Effectively depicting the struggles of the Civil War presents a challenge for any group, especially a piano/trombone duo. But pianist Dave Burrell, composer-in-residence at Philadelphia’s Rosenbach Museum and Library, has used his position to research the war’s timeline and channel his findings into his skills as a writer and free-thinking improviser. With only Burrell and trombonist Steve Swell, the sound may be spare but the stories are vast.
Turning Point stands up even if the listener is unaware of the subject matter, but knowing the backstory definitely helps. In “One Nation” Burrell and Swell take the soldier march song “I Don’t Know, But I’ve Been Told” and play it a half-step apart from each other to create tension. Two tracks devoted to major confrontations offer contrasting moods. “Battle of Gettysburg” evokes the carnage of the fight with trombone smears and splats and percussive piano attacks before closing with a melody that conjures a bugle call. “Battle at Vicksburg,” which concludes the set, meditates on the aftermath of the war’s turning point, using the broken chords of “Ave Maria” as its foundation.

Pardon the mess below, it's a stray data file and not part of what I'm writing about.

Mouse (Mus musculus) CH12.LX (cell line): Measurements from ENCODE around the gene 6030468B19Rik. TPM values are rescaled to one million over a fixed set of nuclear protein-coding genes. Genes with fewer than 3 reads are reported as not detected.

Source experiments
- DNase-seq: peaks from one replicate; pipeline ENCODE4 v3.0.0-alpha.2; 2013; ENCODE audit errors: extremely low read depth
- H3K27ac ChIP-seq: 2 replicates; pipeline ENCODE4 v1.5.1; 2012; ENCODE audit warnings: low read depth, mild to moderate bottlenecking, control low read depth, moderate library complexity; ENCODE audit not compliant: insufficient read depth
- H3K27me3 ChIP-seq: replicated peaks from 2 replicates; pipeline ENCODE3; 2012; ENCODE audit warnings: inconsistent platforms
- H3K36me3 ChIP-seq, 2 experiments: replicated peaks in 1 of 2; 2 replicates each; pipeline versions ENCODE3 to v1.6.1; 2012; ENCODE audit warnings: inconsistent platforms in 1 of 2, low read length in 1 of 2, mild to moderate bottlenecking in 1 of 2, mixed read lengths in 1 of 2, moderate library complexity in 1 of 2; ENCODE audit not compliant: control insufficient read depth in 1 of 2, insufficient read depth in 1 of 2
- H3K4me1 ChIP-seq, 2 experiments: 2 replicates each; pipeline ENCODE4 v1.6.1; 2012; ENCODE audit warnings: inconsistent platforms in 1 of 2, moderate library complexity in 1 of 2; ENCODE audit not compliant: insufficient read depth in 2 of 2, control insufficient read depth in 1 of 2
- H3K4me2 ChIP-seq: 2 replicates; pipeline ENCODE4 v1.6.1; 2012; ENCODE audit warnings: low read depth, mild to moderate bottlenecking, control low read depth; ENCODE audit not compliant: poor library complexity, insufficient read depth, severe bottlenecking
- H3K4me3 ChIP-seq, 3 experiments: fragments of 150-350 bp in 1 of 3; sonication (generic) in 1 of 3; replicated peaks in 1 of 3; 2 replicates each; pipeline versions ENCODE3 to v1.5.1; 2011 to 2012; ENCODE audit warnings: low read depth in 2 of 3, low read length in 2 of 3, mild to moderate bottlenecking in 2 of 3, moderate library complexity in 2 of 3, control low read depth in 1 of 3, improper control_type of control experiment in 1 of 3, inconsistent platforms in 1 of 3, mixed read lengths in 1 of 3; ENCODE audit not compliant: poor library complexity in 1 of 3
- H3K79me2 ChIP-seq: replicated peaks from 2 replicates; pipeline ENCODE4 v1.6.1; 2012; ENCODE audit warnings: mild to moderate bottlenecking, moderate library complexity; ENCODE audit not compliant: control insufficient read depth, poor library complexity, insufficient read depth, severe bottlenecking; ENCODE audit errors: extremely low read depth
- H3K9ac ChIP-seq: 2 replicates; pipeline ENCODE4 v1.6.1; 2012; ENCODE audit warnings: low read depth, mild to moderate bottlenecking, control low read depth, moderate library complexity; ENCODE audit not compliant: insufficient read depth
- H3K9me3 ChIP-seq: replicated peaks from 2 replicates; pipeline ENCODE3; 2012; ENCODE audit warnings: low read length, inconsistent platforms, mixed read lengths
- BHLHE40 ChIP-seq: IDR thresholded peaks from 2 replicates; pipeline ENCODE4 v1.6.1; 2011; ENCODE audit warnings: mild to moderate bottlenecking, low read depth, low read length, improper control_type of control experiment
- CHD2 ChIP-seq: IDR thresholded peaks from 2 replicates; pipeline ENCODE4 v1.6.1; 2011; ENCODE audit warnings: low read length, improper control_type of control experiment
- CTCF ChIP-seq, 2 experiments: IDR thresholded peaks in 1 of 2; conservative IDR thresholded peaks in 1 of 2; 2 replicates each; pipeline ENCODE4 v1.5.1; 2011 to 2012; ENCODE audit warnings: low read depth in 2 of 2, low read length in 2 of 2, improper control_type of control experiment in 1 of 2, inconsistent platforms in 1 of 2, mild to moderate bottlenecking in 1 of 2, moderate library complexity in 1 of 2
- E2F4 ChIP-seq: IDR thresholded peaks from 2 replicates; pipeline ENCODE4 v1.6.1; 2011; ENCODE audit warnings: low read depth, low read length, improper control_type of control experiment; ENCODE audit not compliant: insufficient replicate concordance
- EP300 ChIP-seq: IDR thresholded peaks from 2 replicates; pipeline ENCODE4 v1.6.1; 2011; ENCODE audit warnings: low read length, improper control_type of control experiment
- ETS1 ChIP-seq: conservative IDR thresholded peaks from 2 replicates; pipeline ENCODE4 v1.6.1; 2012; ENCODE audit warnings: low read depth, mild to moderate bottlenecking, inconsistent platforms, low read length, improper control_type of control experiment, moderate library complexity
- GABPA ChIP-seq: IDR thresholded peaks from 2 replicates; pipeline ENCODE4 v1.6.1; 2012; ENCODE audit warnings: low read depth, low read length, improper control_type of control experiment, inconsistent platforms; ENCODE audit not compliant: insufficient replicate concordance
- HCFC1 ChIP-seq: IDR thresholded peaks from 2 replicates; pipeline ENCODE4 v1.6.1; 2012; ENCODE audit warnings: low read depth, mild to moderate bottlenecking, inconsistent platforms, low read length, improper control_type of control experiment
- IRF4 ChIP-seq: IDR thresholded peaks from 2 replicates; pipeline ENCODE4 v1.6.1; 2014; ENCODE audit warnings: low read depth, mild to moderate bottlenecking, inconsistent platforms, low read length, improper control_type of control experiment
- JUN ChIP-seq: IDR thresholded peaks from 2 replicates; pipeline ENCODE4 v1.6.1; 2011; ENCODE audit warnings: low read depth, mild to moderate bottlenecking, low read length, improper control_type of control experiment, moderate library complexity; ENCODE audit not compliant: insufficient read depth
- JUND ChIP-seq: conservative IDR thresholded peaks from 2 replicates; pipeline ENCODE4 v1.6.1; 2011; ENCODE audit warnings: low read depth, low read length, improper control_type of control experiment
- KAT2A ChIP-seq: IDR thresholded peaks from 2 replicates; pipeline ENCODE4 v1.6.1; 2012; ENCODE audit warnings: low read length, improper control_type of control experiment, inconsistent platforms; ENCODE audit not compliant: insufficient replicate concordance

This more contemplative mood actually takes shape midway through the album, with Burrell’s solo “Paradox of Freedom.” Here and throughout, the pianist does more than simply offer commentary on the war itself: He explores the emotions of both armies as well as the former slaves who found a new set of struggles in the war’s aftermath. With bits of stride, boogie-woogie and ballad in his playing, Burrell captures the poignancy and levity of the time. Swell, who can blow gently or fire shots as needed, contributes greatly to the music.